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A 2024 Guide to Medical Moonlighting for Residents

young african american doctor working on a laptop (searching moonlighting opportunities for residents)

As a medical resident in training, you’ve surely heard your peers and other colleagues talk about moonlighting.

But exactly what does “moonlighting” mean? What effect will it have on your career? Are the money and the experience worth your time?

There are many benefits to moonlighting, just as there are downsides. Residents should consider the pros and cons before they make a commitment.

From the upsides of moonlighting to where to find the best moonlighting jobs in your area, here’s our 2023 guide to medical moonlighting for residents.


What is Moonlighting?

Moonlighting is working a second job in addition to your primary job as a medical resident.

The term “moonlighting” is originally based on the idea that most people work their primary job during the day. If they choose to work a second job, it would have to be at night when the moon is visible.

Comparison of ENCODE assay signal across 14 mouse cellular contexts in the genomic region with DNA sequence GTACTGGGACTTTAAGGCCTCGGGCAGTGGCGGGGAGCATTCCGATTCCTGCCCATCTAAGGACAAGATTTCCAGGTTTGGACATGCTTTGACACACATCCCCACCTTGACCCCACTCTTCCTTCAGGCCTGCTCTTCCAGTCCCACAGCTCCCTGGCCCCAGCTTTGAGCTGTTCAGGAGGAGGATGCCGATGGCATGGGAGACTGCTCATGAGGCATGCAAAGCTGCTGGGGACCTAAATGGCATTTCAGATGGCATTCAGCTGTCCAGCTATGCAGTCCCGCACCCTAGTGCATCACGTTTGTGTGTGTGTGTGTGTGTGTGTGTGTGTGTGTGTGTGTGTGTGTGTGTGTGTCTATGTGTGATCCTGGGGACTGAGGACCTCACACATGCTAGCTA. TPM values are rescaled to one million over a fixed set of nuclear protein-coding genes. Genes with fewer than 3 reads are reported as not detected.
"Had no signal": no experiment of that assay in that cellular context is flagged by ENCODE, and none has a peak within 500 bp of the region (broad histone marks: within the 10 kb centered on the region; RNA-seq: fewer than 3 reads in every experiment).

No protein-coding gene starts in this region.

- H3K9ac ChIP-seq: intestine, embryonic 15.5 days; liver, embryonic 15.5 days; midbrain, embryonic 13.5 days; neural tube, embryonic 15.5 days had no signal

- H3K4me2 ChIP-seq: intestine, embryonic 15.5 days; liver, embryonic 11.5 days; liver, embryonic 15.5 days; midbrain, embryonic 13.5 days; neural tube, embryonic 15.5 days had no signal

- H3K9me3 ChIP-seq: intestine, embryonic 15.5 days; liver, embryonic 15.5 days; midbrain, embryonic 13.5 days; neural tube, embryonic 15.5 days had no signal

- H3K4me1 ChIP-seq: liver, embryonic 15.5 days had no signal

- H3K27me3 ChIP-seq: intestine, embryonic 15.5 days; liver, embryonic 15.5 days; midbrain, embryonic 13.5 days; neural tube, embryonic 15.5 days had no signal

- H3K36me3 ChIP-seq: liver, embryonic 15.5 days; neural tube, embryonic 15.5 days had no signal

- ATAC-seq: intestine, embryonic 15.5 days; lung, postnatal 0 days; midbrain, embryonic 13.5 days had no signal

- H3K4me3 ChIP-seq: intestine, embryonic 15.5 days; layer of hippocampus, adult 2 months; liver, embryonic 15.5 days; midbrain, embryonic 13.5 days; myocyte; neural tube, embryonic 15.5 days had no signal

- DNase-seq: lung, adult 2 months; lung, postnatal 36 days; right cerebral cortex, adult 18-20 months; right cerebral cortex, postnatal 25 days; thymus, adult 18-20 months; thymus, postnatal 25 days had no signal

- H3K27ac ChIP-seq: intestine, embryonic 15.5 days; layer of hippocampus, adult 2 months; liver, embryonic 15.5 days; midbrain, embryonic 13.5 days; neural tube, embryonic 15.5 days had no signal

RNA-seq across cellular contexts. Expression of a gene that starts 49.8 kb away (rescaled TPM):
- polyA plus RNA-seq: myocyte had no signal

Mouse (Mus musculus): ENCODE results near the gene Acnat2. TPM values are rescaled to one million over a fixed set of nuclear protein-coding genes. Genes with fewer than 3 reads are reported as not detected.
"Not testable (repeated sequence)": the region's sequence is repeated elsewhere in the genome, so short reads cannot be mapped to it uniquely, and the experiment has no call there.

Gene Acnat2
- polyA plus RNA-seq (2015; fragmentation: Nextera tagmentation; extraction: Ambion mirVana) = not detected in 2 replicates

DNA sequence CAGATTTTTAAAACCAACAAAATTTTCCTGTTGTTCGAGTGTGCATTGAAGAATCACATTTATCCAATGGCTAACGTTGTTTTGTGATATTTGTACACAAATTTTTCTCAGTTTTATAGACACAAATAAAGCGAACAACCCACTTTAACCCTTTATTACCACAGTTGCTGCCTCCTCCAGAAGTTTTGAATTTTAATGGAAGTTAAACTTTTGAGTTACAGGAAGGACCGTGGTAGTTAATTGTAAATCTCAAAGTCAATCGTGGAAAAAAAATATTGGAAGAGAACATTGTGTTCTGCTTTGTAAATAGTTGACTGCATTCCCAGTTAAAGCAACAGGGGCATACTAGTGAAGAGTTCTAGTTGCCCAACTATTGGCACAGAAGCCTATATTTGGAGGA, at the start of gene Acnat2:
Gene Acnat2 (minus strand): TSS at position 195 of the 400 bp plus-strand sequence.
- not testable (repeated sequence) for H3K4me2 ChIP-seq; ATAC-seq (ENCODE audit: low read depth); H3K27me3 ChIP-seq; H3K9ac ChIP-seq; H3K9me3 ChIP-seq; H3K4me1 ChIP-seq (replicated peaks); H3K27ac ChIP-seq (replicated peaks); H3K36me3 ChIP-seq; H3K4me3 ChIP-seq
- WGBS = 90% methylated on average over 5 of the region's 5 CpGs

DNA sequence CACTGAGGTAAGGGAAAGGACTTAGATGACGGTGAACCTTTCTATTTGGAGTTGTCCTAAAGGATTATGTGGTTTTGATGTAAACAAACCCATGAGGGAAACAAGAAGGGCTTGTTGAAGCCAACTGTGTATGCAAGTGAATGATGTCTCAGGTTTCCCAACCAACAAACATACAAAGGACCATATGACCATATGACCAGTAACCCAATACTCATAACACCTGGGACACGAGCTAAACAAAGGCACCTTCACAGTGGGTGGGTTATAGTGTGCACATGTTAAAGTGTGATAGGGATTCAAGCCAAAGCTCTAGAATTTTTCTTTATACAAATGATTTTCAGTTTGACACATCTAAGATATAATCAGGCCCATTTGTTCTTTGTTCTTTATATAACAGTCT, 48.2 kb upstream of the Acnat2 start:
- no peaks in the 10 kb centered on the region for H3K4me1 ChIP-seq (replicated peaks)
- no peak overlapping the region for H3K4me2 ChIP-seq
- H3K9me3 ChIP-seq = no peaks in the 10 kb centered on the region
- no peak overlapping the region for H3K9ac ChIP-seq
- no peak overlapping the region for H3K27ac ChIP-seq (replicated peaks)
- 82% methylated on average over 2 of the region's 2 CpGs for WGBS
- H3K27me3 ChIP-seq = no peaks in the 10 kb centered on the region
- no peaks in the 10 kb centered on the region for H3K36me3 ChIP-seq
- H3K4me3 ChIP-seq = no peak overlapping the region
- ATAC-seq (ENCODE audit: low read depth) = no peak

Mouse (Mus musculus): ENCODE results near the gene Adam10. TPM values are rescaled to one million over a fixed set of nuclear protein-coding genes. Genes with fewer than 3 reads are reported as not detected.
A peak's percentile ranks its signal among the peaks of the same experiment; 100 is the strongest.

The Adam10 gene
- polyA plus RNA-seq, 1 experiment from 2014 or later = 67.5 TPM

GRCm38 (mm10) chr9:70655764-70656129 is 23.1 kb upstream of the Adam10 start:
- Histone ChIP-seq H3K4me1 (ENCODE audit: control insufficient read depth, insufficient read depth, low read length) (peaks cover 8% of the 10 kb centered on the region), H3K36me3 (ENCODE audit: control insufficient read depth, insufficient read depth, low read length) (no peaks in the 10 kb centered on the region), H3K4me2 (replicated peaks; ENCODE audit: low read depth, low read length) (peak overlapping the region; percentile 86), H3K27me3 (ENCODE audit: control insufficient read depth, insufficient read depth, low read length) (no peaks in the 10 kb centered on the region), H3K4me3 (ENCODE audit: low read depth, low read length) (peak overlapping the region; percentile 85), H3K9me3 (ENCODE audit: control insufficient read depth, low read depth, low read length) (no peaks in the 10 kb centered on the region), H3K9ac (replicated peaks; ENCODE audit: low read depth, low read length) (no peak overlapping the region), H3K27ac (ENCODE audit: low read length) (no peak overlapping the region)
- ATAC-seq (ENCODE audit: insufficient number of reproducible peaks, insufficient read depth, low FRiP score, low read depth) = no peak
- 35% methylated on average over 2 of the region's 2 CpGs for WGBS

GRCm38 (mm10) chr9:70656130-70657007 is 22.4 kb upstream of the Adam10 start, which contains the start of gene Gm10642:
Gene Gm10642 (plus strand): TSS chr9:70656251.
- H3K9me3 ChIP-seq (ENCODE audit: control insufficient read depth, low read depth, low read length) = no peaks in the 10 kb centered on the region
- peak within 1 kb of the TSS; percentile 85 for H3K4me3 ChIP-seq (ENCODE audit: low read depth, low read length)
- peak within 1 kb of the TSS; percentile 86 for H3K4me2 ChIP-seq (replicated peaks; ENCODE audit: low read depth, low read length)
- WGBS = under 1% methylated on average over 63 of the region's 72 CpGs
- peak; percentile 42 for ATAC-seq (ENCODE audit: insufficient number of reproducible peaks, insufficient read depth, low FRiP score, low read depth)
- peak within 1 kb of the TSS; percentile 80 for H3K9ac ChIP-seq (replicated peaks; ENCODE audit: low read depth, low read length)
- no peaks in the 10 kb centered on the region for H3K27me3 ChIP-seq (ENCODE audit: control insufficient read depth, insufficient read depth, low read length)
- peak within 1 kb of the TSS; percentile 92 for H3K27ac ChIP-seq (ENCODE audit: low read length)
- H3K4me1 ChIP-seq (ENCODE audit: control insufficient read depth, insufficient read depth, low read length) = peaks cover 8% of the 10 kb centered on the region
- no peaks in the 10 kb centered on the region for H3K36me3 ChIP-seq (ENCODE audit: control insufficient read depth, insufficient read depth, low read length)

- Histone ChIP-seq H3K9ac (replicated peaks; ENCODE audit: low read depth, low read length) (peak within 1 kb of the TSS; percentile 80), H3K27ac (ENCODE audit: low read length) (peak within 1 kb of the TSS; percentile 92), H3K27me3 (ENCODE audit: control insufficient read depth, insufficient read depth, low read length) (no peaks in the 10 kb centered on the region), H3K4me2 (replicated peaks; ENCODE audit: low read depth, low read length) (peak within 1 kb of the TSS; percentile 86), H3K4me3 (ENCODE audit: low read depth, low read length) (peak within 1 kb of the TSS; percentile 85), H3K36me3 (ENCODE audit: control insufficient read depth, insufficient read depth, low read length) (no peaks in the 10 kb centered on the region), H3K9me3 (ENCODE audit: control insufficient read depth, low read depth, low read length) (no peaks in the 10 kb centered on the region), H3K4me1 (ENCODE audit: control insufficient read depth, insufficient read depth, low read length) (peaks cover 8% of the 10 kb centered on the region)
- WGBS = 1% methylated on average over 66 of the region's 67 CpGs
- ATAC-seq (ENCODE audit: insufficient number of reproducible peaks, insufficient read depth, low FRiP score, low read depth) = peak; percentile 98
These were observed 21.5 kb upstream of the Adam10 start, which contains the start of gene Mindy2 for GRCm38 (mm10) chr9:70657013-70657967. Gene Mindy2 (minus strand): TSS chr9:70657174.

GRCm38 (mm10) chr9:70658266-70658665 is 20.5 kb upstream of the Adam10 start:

Since most medical residents work around-the-clock shifts, medical moonlighting doesn’t necessarily mean working at night. There are plenty of secondary opportunities that allow you to work during the day.

When we talk about moonlighting as a resident, we’re not talking about working any part time job outside of your residency program. Medical moonlighting means working a second job as an independent physician while still being in residency.

There Are Two Ways to Moonlight